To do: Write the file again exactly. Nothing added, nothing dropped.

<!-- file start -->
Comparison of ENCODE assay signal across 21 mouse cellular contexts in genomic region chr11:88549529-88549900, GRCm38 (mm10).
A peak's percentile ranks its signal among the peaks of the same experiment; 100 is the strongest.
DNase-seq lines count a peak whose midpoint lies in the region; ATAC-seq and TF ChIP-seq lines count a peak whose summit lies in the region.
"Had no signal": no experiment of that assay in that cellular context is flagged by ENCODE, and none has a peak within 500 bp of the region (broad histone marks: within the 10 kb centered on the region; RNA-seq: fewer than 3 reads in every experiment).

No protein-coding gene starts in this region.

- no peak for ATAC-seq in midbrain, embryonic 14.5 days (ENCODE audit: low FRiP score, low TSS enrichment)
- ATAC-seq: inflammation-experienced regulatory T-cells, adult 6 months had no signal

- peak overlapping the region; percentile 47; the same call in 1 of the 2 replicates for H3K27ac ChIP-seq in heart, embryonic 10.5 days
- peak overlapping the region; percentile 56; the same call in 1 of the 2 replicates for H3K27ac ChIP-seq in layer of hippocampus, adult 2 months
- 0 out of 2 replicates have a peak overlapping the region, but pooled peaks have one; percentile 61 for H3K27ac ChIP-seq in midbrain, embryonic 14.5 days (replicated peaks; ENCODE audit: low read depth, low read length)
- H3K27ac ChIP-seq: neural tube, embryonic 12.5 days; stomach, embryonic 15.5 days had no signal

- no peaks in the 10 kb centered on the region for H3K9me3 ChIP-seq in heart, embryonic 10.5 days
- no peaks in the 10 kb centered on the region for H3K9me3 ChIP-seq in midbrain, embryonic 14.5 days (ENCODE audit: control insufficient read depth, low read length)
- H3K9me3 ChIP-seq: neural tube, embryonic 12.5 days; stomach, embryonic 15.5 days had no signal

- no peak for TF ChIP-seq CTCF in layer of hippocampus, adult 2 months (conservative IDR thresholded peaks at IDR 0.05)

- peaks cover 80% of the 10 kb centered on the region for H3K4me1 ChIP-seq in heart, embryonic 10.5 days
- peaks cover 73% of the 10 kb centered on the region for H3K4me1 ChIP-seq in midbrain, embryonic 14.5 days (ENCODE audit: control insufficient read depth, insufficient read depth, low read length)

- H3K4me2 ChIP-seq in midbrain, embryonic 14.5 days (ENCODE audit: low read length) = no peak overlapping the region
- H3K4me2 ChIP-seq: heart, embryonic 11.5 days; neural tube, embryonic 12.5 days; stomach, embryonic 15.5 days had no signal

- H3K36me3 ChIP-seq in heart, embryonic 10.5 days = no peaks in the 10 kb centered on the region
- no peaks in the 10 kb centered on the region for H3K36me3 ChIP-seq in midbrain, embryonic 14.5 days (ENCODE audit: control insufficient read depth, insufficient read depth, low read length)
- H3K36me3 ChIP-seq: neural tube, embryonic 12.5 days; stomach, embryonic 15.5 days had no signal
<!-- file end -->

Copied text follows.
Comparison of ENCODE assay signal across 21 mouse cellular contexts in genomic region chr11:88549529-88549900, GRCm38 (mm10).
A peak's percentile ranks its signal among the peaks of the same experiment; 100 is the strongest.
DNase-seq lines count a peak whose midpoint lies in the region; ATAC-seq and TF ChIP-seq lines count a peak whose summit lies in the region.
"Had no signal": no experiment of that assay in that cellular context is flagged by ENCODE, and none has a peak within 500 bp of the region (broad histone marks: within the 10 kb centered on the region; RNA-seq: fewer than 3 reads in every experiment).

No protein-coding gene starts in this region.

- no peak for ATAC-seq in midbrain, embryonic 14.5 days (ENCODE audit: low FRiP score, low TSS enrichment)
- ATAC-seq: inflammation-experienced regulatory T-cells, adult 6 months had no signal

- peak overlapping the region; percentile 47; the same call in 1 of the 2 replicates for H3K27ac ChIP-seq in heart, embryonic 10.5 days
- peak overlapping the region; percentile 56; the same call in 1 of the 2 replicates for H3K27ac ChIP-seq in layer of hippocampus, adult 2 months
- 0 out of 2 replicates have a peak overlapping the region, but pooled peaks have one; percentile 61 for H3K27ac ChIP-seq in midbrain, embryonic 14.5 days (replicated peaks; ENCODE audit: low read depth, low read length)
- H3K27ac ChIP-seq: neural tube, embryonic 12.5 days; stomach, embryonic 15.5 days had no signal

- no peaks in the 10 kb centered on the region for H3K9me3 ChIP-seq in heart, embryonic 10.5 days
- no peaks in the 10 kb centered on the region for H3K9me3 ChIP-seq in midbrain, embryonic 14.5 days (ENCODE audit: control insufficient read depth, low read length)
- H3K9me3 ChIP-seq: neural tube, embryonic 12.5 days; stomach, embryonic 15.5 days had no signal

- no peak for TF ChIP-seq CTCF in layer of hippocampus, adult 2 months (conservative IDR thresholded peaks at IDR 0.05)

- peaks cover 80% of the 10 kb centered on the region for H3K4me1 ChIP-seq in heart, embryonic 10.5 days
- peaks cover 73% of the 10 kb centered on the region for H3K4me1 ChIP-seq in midbrain, embryonic 14.5 days (ENCODE audit: control insufficient read depth, insufficient read depth, low read length)

- H3K4me2 ChIP-seq in midbrain, embryonic 14.5 days (ENCODE audit: low read length) = no peak overlapping the region
- H3K4me2 ChIP-seq: heart, embryonic 11.5 days; neural tube, embryonic 12.5 days; stomach, embryonic 15.5 days had no signal

- H3K36me3 ChIP-seq in heart, embryonic 10.5 days = no peaks in the 10 kb centered on the region
- no peaks in the 10 kb centered on the region for H3K36me3 ChIP-seq in midbrain, embryonic 14.5 days (ENCODE audit: control insufficient read depth, insufficient read depth, low read length)
- H3K36me3 ChIP-seq: neural tube, embryonic 12.5 days; stomach, embryonic 15.5 days had no signal